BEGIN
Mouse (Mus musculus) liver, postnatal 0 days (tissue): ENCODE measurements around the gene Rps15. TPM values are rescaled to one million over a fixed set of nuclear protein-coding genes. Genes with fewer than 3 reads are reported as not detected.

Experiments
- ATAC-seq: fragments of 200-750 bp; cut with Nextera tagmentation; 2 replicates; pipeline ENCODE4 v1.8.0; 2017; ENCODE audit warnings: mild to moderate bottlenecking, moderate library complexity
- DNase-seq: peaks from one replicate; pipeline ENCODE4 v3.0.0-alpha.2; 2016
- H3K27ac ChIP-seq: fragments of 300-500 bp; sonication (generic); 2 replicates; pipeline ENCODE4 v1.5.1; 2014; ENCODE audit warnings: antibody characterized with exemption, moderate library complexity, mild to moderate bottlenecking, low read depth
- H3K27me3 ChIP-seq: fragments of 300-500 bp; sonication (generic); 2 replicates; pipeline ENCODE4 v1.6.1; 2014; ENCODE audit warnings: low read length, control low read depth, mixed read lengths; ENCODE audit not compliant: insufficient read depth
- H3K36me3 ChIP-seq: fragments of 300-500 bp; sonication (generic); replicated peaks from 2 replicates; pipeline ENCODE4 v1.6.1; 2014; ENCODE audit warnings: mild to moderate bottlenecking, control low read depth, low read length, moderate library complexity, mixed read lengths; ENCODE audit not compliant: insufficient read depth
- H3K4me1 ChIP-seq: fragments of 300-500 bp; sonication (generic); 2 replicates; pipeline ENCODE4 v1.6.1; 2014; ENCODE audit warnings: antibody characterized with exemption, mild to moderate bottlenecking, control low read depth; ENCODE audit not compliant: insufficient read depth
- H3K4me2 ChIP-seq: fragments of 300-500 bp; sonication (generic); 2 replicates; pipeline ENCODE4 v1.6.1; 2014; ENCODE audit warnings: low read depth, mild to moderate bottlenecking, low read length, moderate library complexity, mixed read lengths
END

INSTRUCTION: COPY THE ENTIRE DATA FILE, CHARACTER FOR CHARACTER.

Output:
Mouse (Mus musculus) liver, postnatal 0 days (tissue): ENCODE measurements around the gene Rps15. TPM values are rescaled to one million over a fixed set of nuclear protein-coding genes. Genes with fewer than 3 reads are reported as not detected.

Experiments
- ATAC-seq: fragments of 200-750 bp; cut with Nextera tagmentation; 2 replicates; pipeline ENCODE4 v1.8.0; 2017; ENCODE audit warnings: mild to moderate bottlenecking, moderate library complexity
- DNase-seq: peaks from one replicate; pipeline ENCODE4 v3.0.0-alpha.2; 2016
- H3K27ac ChIP-seq: fragments of 300-500 bp; sonication (generic); 2 replicates; pipeline ENCODE4 v1.5.1; 2014; ENCODE audit warnings: antibody characterized with exemption, moderate library complexity, mild to moderate bottlenecking, low read depth
- H3K27me3 ChIP-seq: fragments of 300-500 bp; sonication (generic); 2 replicates; pipeline ENCODE4 v1.6.1; 2014; ENCODE audit warnings: low read length, control low read depth, mixed read lengths; ENCODE audit not compliant: insufficient read depth
- H3K36me3 ChIP-seq: fragments of 300-500 bp; sonication (generic); replicated peaks from 2 replicates; pipeline ENCODE4 v1.6.1; 2014; ENCODE audit warnings: mild to moderate bottlenecking, control low read depth, low read length, moderate library complexity, mixed read lengths; ENCODE audit not compliant: insufficient read depth
- H3K4me1 ChIP-seq: fragments of 300-500 bp; sonication (generic); 2 replicates; pipeline ENCODE4 v1.6.1; 2014; ENCODE audit warnings: antibody characterized with exemption, mild to moderate bottlenecking, control low read depth; ENCODE audit not compliant: insufficient read depth
- H3K4me2 ChIP-seq: fragments of 300-500 bp; sonication (generic); 2 replicates; pipeline ENCODE4 v1.6.1; 2014; ENCODE audit warnings: low read depth, mild to moderate bottlenecking, low read length, moderate library complexity, mixed read lengths